The island of Puerto Rico, like the rest of the Caribbean, was no stranger to piracy during the Spanish colonization. Today, the most common association with them is the northwestern town of Quebradillas, nicknamed La Guarida del Pirata (“The Pirate’s Hideout”). Along the Quebradillas coastline lie the remains of an old port that locals believe was once a popular place for contraband and piracy.
The ruins of Puerto Hermina (also known as Puerto Mina) are best known for a small 18th-century masonry fortification near the coast. In the past, the structure had a wooden roof, door, and windows, which were lost through time. The structure’s purpose is somewhat debatable. Popular belief claims that it was a former military post, but its location suggests that it may have been used as a storage site, a wave break, or a customs office.
Some historians suggest that Puerto Hermina was a smuggling site due to its remote location and difficult access, attracting many ships to conduct illegal businesses with the locals. This means the port most likely attracted pirates as well. It is believed that the cliffs surrounding the port were an ideal place to hide their stolen goods. According to a local legend, Puerto Rico’s most famous pirate, Cofresí, used Puerto Hermina as a hideout. Since he was very charitable to the local people in need, the locals supported and protected him from the law.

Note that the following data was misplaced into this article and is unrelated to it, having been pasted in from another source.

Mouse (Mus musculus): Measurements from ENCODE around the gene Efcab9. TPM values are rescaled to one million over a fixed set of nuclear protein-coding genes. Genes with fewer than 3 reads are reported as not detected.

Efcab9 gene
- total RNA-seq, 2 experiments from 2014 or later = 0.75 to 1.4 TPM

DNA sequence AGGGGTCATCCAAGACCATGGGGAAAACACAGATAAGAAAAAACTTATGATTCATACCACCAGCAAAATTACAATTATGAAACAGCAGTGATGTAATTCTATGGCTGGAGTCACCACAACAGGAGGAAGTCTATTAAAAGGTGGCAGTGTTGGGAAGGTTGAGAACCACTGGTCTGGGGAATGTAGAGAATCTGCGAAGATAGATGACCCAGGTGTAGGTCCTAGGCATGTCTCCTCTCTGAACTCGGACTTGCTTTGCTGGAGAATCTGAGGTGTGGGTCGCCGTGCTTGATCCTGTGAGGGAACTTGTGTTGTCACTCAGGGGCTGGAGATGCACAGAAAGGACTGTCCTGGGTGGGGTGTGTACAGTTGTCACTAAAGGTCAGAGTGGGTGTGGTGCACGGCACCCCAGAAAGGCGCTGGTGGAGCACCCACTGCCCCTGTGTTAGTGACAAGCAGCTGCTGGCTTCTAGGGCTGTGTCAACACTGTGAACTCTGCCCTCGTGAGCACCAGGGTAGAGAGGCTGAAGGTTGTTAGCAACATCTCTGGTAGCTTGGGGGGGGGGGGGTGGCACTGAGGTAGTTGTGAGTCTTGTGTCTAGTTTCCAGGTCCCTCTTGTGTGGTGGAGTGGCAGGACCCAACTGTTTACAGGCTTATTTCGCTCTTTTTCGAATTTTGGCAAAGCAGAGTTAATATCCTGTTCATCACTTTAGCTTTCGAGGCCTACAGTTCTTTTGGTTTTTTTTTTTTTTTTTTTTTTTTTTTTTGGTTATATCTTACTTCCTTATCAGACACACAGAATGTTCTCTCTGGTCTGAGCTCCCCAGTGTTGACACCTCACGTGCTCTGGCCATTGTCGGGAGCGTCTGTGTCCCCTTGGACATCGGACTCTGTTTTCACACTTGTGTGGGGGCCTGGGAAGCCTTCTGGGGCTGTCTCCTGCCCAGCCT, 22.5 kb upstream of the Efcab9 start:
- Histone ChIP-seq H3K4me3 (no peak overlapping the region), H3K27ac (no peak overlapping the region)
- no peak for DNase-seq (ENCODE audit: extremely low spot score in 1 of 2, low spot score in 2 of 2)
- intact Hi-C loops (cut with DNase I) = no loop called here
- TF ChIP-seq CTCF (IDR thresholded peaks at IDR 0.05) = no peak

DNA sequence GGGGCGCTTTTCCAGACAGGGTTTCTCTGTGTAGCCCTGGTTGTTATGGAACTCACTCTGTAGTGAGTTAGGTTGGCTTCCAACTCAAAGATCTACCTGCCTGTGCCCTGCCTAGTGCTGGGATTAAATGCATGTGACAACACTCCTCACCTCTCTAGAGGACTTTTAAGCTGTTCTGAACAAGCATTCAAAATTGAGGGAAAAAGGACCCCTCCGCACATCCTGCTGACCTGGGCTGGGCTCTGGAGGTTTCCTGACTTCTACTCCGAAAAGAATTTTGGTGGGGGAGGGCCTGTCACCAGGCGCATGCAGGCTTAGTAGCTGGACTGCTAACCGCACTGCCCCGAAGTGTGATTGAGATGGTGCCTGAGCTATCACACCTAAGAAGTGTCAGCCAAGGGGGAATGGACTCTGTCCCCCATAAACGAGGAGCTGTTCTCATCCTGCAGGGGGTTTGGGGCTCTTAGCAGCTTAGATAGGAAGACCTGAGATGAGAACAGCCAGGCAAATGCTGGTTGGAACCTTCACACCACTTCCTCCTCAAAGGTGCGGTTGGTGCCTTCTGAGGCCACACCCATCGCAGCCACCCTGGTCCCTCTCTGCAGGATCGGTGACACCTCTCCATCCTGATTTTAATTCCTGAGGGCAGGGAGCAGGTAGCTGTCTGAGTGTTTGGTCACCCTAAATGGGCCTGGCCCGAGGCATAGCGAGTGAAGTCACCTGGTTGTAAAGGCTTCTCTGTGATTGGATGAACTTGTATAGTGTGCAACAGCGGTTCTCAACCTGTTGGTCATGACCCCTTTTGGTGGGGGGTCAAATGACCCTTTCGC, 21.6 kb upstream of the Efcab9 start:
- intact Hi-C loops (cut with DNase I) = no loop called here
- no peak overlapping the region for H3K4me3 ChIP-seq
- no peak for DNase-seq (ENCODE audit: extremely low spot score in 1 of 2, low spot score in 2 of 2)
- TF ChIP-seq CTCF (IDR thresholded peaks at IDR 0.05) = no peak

The small fort was abandoned and forgotten by the end of the 19th century. It was rediscovered in 1952, and today Puerto Hermina is one of the top attractions in Quebradillas. Besides the small fort, the area offers a beautiful view of the coast and the beach is a popular fishing and surfing spot. Another curiosity is the Indian head carved in stone, by the cliffs surrounding the area.
Know Before You Go
The road leading to Puerto Hermina is a narrow and steep curve, so drive carefully. You may want to visit during the week as it can get crowded on weekends (especially Sundays), and there is limited parking space.